Debra Harrell was trying to do the best she could. Harrell lives in North Augusta, South Carolina, and has a nine-year-old daughter. She works at McDonald’s. During that the school year, Harrell’s daughter has some place to go during the day. Harrell can go to work, assured that her daughter in a safe place.
Harrell can’t afford to put her daughter in daycare during the summer. So she started taking her daughter to work with her. It wasn’t an ideal solution for either of them. For a 9-year-old, sitting in McDonald’s for hours is mind-numbingly boring. Harrell couldn’t leave her daughter home alone without constantly worrying about the child’s safety. Besides, it’s illegal
Bringing her daughter to work at least assured the child’s safety. But Harrell likely got the side-eye from co-workers and management; especially with her attention divided between work and her daughter.
So when the child asked if she could play in a nearby park, Harrell did a quick cost-benefit analysis. Letting her daughter go to the park would relieve both the child’s boredom, and her mother’s stress over trying to work and parent at the same time. So she gave her daughter a cell phone, for use in an emergency, and sent the child to get some fresh air.
It worked well, for a few days. On day three, someone asked the girl where her mother was. The child said her mother was at work. Harrell was arrested for “unlawful conduct towards a child,” and her daughter was placed in the custody of the department of social services.
Harrell’s mug shot reminded me of another working mother.
Shanesha Taylor had just moved herself and her three children into her parents’ home. She had a job interview the next morning, or an insurance agency position that paid enough to support her family and move them out of homelessness. She just needed gas money. So she her kids to bed that night, and went back out to scavenge the parking lot of a nearby Walmart for aluminum cans to recycle for cash.
For people living on the economic margins, there is no margin of error. There is no wiggle room. There is no “plan B,” because there’s barely enough resources for “plan A.” If just one thing goes wrong, “plan A” crashes and burns, taking the rest of someone’s life with it.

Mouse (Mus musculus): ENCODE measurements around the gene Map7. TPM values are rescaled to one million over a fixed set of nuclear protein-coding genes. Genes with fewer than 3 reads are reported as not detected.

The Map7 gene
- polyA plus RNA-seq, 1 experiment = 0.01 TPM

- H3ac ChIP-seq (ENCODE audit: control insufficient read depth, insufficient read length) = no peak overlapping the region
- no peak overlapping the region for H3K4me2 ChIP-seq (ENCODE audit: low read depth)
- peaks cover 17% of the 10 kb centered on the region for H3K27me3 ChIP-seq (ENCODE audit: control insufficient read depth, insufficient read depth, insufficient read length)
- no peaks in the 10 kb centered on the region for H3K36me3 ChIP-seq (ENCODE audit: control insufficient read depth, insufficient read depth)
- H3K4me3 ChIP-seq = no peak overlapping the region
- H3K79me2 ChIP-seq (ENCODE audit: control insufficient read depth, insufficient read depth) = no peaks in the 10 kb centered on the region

Taylor’s “plan A” fell through. The babysitter was a no-show the morning of her interview. The next closest sitter was 30 minutes in the opposite direction. Taylor didn’t have enough time or gas to make it to both the sitter’s and her interview. So, she left her children in the car during her interview She cracked the tinted windows a bit, and left the key in the ignition with the fan running, but the engine off.
By the time Taylor left the interview, her children were already at a nearby hospital. Two women heard them crying and called 911. Taylor was charged with two counts felony child abuse, lost custody of her children, and had her mugshot posted all over the internet.
It’s easy to argue that both Taylor and Harrell made bad choices, but neither had any good choices when it came to child care.
Child care is hugely expensive even for working parents in better economic positions than Taylor and Harrell. The average family pays $18,000 per year, per kid. That’s 18 percent of the family budget. By the time the kid is 18, the total is upwards of $241,080. Seventy-five percent of families are overwhelmed by the cost, and almost half are so overwhelmed that they don’t even budget for it.
If this were France, for example, the government would subsidize child care with tax dollars, and set fees on a sliding scale according to income. As a result, French families spend just 10 percent of their budget on childcare.
But we’re not France, and here in the states where just getting paid family leave is an uphill battle, it’s unlikely that child care will get the attention it deserves any time soon.
That means we’ll probably see more mug shots of parents like Shanesha Taylor and Debra Harrell — parents whose only real crime is being too poor to afford child care, and having no good options.